Cookies and Capitalism: How the Girls Scouts Prepare Tomorrow’s Female Business Leaders

Patricia O’Connell
Contributor

Ask women in business where they got their start, and for millions, it goes back to their experience with the Girl Scouts of the USA and its iconic cookie sales program. In 2015 more than half (52%) of women in business were Girl Scouts, as were 56% of businesswomen between the ages of 45 and 64. Some two-thirds of female members of Congress were Scouts, as were an estimated 80% of women business owners.

The Girl Scouts count IBM chairman and CEO Virginia Rometty, YouTube CEO Susan Wojcicki, entrepreneur Martha Stewart, Mrs. Fields cookie founder Debbi Fields, designers Vera Wang and Cynthia Rowley, former Secretaries of State Condoleezza Rice, Madeleine Albright, and Hillary Clinton, and nonprofit leaders Carol Bellamy, executive director of Unicef, and Elizabeth Dole, former president of the American Red Cross (and a former United States Senator and Cabinet member) among its famous and successful alumnae. Hollywood trailblazer Lucille Ball (born one year before the Girl Scouts was founded in 1912), was a member of the fledgling organization.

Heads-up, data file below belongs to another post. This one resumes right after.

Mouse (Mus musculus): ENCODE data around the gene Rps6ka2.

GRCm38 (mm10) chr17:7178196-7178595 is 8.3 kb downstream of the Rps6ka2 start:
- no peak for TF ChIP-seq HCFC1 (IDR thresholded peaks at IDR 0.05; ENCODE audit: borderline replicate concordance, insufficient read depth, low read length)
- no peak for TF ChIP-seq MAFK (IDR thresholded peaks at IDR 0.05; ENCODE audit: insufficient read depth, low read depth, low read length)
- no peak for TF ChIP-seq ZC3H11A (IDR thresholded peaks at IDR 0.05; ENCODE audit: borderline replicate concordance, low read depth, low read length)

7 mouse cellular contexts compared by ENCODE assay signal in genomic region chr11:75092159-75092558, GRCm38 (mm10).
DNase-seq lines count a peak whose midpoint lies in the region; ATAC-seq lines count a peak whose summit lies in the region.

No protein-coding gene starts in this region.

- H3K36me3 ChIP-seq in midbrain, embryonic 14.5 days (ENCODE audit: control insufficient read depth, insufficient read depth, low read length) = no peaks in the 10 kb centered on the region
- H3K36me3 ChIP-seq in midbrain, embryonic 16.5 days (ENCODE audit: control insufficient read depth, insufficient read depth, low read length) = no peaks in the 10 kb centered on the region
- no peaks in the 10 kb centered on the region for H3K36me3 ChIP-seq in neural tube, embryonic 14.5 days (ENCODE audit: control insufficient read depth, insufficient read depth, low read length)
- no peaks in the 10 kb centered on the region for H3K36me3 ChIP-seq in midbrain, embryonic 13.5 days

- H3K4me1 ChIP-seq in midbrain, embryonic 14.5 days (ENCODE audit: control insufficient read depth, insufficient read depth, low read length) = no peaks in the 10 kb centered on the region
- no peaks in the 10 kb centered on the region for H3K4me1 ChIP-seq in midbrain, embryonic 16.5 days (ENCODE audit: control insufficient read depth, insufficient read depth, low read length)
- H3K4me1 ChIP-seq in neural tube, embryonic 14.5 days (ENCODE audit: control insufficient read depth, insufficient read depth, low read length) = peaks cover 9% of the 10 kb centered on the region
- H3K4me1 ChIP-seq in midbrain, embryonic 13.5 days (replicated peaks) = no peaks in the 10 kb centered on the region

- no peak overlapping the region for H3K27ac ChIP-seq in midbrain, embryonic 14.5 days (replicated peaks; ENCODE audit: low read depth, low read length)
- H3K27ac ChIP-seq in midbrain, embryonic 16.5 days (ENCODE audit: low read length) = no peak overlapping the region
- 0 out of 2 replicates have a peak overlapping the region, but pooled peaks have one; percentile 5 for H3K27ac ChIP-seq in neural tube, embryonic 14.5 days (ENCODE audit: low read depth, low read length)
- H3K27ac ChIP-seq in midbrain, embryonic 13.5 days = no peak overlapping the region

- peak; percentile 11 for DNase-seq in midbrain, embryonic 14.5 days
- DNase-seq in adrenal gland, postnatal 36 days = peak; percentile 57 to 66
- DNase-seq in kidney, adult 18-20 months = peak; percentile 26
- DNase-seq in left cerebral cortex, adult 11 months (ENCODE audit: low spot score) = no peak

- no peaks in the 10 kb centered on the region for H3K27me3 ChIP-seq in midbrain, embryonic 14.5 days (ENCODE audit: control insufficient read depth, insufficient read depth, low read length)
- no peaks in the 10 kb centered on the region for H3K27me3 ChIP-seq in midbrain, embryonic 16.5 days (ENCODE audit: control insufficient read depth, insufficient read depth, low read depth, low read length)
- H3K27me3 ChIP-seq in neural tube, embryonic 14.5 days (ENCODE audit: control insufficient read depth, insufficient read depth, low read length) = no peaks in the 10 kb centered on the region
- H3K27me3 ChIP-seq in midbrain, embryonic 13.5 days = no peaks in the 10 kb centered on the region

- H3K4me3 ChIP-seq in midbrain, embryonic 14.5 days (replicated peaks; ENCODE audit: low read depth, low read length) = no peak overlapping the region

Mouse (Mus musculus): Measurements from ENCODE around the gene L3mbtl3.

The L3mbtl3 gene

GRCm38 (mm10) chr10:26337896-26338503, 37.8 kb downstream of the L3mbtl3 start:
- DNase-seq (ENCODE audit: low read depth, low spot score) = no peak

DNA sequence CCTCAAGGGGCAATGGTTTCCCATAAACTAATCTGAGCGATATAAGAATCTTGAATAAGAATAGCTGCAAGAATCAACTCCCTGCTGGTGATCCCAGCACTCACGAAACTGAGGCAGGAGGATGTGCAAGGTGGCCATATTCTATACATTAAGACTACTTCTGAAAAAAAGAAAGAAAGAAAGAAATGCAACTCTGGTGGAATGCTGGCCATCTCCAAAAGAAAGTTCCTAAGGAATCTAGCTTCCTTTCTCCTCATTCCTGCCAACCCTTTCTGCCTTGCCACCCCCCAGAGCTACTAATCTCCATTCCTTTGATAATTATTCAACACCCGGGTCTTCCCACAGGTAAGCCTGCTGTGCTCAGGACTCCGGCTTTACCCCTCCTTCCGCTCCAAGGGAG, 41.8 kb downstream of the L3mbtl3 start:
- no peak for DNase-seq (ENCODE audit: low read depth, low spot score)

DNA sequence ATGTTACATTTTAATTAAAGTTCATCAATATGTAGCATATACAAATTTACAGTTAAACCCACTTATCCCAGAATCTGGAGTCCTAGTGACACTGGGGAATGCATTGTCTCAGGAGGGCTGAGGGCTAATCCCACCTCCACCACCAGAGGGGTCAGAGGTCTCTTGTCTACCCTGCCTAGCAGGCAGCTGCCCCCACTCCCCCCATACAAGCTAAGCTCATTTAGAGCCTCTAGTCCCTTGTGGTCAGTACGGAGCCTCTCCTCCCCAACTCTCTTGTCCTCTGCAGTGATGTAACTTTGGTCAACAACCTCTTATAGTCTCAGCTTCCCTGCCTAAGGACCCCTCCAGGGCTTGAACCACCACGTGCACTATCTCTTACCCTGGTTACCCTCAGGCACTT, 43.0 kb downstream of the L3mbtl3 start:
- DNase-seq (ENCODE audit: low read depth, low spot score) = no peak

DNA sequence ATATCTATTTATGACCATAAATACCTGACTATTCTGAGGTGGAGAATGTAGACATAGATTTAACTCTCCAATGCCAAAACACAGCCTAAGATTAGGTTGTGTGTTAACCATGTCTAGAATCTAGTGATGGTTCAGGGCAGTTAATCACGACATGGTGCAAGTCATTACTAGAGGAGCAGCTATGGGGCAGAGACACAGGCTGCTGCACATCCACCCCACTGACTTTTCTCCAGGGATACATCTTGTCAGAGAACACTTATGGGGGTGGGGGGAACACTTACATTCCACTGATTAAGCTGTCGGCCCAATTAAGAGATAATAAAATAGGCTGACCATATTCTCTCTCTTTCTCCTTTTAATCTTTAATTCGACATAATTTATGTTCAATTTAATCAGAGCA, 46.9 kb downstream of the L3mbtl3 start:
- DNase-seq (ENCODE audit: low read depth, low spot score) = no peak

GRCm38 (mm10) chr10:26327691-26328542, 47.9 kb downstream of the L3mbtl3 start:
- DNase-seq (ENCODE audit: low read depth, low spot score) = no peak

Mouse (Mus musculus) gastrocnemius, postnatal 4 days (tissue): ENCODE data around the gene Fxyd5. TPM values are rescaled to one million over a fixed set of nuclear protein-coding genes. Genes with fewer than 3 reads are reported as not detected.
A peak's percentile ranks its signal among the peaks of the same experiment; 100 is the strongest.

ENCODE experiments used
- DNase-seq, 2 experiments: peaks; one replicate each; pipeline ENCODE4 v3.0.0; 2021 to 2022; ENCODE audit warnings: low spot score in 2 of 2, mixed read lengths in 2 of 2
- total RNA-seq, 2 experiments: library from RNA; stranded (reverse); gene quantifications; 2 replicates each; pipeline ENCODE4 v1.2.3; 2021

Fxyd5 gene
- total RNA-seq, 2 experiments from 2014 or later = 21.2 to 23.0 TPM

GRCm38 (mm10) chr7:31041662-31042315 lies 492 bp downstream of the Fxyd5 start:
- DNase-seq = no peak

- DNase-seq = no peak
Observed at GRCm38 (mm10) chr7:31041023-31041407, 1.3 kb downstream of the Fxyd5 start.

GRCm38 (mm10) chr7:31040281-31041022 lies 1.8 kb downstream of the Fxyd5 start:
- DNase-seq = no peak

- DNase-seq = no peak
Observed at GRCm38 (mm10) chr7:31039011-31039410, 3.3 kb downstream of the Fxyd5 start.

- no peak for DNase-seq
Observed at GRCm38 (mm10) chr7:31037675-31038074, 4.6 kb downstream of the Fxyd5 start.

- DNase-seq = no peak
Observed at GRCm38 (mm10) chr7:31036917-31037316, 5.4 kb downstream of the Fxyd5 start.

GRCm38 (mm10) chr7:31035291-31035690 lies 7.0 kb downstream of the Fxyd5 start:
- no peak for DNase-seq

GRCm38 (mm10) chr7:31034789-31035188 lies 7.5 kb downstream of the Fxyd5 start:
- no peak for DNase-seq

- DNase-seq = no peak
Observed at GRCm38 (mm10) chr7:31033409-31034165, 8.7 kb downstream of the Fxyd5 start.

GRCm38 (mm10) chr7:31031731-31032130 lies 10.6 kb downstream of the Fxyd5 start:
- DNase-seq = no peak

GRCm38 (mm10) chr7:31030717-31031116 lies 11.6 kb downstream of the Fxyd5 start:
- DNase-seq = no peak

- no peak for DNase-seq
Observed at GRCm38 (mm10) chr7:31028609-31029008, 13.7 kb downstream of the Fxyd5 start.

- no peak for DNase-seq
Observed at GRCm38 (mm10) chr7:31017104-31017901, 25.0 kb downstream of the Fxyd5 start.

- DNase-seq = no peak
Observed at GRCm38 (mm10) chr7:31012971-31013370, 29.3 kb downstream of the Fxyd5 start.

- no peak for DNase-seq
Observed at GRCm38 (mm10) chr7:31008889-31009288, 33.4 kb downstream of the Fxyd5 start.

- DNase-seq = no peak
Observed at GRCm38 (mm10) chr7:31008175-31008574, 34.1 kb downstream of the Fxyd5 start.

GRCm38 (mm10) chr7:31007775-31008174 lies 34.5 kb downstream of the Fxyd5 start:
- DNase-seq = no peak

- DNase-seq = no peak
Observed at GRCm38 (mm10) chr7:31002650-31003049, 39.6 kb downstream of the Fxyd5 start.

According to the organization, 57 percent of Girl Scout alumnae in business fields say selling cookies helped them develop such business-critical skills as money management, goal setting, and public speaking. Among those women is GSUSA CEO Sylvia Acevedo, a rocket scientist by profession. “I learned not to take ‘no’ for an answer, and as a young woman pursuing a career in STEM, I heard ‘no’ all the time,” says Acevedo. “The skills I gained from selling Girl Scout Cookies pushed me to excel in a career that was outside the norm for girls like me.”

It’s little surprise that the fund-raising juggernaut and business springboard stems from the work of former First Lady Lou Henry Hoover, according to her great-granddaughter, journalist and political commentator Margaret Hoover. Lou saw the organization as an embodiment of her belief that girls should be self-reliant and given the same opportunities as boys for education, recreation, and self-actualization.